BOZEMAN, Mont. — Yellowstone National Park has decided to convert part of its bison capture facility into a temporary brucellosis quarantine facility after livestock and animal health officials resisted efforts to ship potentially disease-carrying bison across Montana to be quarantined.
Park Superintendent Dan Wenk said the park would bring a portion of the space up to federal and state standards to open a facility where animals could be certified as free of brucellosis, a disease that causes animals to abort calves, the Bozeman Daily Chronicle reported.
The decision comes after months of discussion with state and federal livestock officials after a group of bison that park officials wanted to quarantine at the Fort Peck Indian Reservation could not be moved in February because of a political dispute.
Montana livestock officials and federal animal health agents opposed transferring bison to the quarantine site because the animals had not yet been certified free of brucellosis. Bison are quarantined from 2-1/2 to 4 years and must test negative for exposure to brucellosis several times before they can be certified to be free from the disease.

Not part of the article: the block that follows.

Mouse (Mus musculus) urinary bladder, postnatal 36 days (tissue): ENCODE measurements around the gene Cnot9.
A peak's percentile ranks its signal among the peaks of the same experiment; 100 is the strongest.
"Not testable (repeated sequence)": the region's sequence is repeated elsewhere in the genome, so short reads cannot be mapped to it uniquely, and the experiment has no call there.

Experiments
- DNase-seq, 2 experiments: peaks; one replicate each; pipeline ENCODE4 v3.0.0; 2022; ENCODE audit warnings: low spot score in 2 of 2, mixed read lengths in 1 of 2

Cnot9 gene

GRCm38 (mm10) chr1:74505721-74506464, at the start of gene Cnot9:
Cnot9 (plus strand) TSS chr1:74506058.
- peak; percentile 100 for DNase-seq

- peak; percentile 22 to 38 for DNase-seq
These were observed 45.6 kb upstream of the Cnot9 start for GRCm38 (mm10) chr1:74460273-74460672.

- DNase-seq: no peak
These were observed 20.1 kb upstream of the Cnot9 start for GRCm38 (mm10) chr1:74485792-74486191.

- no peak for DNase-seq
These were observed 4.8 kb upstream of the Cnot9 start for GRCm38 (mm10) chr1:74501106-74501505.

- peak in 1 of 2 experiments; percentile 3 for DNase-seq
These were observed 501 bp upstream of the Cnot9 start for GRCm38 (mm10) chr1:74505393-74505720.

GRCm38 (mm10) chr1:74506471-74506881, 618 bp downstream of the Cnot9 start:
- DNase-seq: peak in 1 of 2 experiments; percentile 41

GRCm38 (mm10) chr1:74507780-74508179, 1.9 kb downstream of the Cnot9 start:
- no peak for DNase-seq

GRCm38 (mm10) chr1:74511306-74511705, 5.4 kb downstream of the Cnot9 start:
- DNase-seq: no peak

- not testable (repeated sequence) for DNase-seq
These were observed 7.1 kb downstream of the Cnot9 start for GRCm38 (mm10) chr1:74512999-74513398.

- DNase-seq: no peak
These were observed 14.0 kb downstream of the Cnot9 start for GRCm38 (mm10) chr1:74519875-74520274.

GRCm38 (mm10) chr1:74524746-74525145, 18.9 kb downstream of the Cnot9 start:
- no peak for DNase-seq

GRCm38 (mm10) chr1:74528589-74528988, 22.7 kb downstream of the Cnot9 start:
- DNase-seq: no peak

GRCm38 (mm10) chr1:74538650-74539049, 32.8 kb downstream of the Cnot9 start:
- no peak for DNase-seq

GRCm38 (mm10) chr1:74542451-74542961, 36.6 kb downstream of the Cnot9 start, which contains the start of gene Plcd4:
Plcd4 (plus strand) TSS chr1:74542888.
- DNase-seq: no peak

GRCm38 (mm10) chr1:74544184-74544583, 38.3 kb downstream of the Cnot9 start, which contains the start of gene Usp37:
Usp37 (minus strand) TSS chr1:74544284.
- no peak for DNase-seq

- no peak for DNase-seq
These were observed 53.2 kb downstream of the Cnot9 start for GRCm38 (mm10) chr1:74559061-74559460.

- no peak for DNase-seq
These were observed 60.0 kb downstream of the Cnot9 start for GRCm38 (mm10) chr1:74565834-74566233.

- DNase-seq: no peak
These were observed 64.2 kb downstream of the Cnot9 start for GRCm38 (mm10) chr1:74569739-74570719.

Park officials expect to finish converting a portion of the bison corrals and sorting area into a quarantine facility in the fall.
Park biologist PJ White said the biggest change will be lining two pens with an extra layer of fencing to ensure quarantined bison do not come into contact with other bison or elk, which also carry the disease. They are also looking for a more reliable water source for the bison.
Officials still hope to find a long-term space where the bison can be quarantined outside the park, Wenk said.
Bison that wander out of Yellowstone National Park in the winter in search of food can be captured, tested for exposure to brucellosis and quarantined if they initially test negative under a management plan meant to limit the bison population in the park and prevent the spread of brucellosis to cattle that graze nearby.
No cases of bison spreading brucellosis to domestic cattle have been documented in the wild.
Bison that test positive for the disease are slaughtered.